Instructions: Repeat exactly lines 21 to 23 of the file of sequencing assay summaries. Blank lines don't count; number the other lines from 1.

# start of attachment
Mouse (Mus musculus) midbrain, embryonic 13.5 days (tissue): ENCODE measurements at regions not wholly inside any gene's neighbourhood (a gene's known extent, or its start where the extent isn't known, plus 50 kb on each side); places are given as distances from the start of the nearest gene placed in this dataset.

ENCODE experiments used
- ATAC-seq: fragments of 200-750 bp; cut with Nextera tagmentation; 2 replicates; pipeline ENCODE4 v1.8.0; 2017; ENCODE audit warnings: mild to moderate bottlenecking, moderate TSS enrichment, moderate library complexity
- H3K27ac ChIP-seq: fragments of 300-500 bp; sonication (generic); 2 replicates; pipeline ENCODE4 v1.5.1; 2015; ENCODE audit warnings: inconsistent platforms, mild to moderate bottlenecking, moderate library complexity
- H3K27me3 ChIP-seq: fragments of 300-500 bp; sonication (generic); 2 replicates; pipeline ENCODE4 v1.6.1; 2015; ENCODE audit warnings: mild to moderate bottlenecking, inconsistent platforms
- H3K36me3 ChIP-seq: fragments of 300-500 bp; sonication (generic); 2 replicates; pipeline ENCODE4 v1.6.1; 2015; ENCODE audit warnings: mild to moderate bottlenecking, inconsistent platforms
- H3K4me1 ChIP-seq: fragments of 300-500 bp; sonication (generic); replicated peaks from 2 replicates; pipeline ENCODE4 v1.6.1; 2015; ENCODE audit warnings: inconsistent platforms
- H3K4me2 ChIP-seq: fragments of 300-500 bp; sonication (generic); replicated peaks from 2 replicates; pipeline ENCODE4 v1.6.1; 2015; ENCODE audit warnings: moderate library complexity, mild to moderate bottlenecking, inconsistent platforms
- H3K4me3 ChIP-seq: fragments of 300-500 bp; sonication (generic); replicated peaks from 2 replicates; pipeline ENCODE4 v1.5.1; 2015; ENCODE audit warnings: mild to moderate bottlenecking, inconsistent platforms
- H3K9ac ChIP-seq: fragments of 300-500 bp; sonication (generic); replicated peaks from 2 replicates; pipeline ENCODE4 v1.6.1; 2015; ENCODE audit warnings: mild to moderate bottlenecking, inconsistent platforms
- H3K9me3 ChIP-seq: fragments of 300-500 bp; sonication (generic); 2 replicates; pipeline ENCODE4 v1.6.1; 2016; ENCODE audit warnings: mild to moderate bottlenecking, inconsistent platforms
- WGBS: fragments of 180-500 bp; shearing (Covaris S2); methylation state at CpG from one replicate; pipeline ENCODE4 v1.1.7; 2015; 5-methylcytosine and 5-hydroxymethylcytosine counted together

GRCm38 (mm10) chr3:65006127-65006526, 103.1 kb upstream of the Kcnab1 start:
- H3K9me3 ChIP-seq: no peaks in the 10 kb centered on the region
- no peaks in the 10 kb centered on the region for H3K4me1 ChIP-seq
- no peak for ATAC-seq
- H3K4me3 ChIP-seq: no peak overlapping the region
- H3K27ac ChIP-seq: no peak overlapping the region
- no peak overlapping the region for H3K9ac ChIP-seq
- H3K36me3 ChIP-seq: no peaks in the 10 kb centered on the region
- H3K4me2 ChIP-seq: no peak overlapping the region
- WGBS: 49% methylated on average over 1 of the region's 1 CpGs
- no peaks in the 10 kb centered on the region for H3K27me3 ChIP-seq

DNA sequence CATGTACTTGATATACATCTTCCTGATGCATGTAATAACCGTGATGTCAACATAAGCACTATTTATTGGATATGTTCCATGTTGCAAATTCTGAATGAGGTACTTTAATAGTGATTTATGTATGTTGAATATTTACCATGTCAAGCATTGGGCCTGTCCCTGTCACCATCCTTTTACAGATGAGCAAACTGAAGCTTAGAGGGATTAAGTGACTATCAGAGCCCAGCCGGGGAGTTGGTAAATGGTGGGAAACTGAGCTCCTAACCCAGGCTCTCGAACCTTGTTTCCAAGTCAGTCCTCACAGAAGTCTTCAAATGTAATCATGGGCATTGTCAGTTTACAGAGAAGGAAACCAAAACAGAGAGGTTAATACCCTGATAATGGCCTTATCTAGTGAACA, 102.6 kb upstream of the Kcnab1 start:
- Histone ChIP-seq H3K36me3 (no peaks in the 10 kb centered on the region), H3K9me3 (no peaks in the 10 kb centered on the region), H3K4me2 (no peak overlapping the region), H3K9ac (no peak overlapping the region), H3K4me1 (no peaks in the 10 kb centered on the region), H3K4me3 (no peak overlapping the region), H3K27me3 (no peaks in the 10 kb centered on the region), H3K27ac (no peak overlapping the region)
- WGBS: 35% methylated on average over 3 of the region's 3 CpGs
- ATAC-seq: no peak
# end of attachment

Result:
- H3K4me2 ChIP-seq: no peak overlapping the region
- WGBS: 49% methylated on average over 1 of the region's 1 CpGs
- no peaks in the 10 kb centered on the region for H3K27me3 ChIP-seq